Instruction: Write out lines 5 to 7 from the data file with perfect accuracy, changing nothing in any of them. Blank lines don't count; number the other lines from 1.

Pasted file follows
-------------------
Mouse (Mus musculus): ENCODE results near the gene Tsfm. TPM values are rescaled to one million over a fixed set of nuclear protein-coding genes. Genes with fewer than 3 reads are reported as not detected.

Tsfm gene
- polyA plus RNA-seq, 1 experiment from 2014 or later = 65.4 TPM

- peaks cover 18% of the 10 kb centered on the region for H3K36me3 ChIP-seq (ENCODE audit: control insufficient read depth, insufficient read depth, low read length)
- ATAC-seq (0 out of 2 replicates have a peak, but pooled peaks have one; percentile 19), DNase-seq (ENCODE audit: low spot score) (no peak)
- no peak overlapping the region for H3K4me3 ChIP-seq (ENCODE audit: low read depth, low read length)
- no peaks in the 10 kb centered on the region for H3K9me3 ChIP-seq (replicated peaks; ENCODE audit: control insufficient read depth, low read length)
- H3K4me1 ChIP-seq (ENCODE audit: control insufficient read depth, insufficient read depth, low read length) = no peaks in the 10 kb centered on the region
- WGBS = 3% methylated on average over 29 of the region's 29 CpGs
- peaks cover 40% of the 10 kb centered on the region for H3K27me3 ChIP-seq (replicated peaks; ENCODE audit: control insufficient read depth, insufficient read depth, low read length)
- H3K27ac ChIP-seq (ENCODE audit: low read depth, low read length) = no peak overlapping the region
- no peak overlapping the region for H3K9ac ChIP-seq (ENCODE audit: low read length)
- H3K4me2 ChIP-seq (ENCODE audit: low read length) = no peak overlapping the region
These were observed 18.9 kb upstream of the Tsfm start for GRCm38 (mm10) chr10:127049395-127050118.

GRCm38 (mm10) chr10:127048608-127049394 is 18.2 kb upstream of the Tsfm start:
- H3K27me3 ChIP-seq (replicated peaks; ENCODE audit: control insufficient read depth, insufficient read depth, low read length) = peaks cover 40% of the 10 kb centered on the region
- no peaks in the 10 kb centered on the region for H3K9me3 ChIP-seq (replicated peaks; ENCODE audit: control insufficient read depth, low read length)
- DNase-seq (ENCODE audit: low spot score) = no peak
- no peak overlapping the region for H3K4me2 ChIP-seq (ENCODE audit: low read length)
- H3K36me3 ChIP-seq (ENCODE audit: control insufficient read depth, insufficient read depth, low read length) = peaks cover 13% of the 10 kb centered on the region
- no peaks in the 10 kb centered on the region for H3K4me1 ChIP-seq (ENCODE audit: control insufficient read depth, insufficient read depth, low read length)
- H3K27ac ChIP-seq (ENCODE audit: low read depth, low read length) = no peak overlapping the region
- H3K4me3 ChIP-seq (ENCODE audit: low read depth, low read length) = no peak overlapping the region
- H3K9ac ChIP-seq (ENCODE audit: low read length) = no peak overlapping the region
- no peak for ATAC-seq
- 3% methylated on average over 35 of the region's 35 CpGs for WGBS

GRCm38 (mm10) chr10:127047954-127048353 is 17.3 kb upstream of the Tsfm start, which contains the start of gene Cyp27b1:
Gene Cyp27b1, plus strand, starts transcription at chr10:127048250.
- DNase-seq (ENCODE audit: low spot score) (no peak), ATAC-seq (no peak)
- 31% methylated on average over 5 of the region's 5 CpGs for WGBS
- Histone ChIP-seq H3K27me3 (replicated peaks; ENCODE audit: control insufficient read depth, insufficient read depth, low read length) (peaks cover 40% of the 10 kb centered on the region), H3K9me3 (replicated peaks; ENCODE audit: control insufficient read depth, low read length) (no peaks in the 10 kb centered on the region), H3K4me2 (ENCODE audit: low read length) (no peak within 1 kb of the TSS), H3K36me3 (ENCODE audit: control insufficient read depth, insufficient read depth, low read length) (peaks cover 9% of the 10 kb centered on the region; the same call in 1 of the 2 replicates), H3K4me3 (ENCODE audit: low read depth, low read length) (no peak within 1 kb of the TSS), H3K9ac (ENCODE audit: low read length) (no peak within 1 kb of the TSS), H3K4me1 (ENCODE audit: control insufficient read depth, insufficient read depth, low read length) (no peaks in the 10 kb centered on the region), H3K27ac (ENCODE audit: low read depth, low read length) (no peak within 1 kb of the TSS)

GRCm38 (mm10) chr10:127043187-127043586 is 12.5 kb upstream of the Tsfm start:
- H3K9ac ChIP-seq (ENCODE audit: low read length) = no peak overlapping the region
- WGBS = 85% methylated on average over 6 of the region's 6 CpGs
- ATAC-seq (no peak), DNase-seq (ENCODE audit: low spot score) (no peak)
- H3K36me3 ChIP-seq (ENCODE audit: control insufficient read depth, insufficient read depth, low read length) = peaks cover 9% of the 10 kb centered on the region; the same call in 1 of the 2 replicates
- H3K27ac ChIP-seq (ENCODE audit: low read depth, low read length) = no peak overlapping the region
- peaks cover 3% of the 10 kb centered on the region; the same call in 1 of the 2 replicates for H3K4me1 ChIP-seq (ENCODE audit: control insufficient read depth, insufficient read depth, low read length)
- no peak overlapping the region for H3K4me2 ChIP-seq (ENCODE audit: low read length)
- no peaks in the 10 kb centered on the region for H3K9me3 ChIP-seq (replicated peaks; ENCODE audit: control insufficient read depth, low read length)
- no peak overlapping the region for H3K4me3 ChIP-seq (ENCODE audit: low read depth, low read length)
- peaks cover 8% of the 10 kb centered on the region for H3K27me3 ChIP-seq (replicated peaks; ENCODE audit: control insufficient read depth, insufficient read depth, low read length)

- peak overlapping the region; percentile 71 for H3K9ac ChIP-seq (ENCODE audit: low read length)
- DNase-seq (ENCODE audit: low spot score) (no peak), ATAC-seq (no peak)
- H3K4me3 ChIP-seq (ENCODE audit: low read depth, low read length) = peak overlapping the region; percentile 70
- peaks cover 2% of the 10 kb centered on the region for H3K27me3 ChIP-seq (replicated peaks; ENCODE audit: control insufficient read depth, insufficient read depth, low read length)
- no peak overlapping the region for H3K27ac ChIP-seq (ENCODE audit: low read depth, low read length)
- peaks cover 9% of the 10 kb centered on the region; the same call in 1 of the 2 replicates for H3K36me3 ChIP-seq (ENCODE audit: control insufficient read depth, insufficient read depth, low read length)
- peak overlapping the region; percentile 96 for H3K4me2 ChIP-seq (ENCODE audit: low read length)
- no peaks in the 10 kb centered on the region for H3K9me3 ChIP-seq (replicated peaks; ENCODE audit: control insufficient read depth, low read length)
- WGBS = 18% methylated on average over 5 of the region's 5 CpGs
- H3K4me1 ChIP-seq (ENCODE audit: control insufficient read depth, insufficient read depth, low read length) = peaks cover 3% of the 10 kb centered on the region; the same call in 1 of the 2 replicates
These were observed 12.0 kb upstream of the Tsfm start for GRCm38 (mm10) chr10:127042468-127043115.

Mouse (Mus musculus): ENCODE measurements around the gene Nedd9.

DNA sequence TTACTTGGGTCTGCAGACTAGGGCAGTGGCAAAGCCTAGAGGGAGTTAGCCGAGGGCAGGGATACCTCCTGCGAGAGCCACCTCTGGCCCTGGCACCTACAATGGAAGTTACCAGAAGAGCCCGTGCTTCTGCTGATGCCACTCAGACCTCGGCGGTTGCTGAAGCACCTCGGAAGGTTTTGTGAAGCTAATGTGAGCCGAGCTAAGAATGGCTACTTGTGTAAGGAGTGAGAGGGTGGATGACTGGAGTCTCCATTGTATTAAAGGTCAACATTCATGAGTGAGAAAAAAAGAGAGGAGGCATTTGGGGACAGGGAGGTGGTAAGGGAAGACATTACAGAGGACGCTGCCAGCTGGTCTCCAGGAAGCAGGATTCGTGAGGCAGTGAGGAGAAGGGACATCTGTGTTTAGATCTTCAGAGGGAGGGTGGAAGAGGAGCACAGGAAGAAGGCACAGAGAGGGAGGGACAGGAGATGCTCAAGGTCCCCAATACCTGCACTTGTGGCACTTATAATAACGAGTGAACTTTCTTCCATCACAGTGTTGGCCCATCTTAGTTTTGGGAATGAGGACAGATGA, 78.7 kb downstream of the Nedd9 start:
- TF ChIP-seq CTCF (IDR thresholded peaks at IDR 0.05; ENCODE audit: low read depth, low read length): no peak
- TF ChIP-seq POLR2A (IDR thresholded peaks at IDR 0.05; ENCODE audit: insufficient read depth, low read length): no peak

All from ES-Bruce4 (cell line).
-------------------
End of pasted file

- ATAC-seq (0 out of 2 replicates have a peak, but pooled peaks have one; percentile 19), DNase-seq (ENCODE audit: low spot score) (no peak)
- no peak overlapping the region for H3K4me3 ChIP-seq (ENCODE audit: low read depth, low read length)
- no peaks in the 10 kb centered on the region for H3K9me3 ChIP-seq (replicated peaks; ENCODE audit: control insufficient read depth, low read length)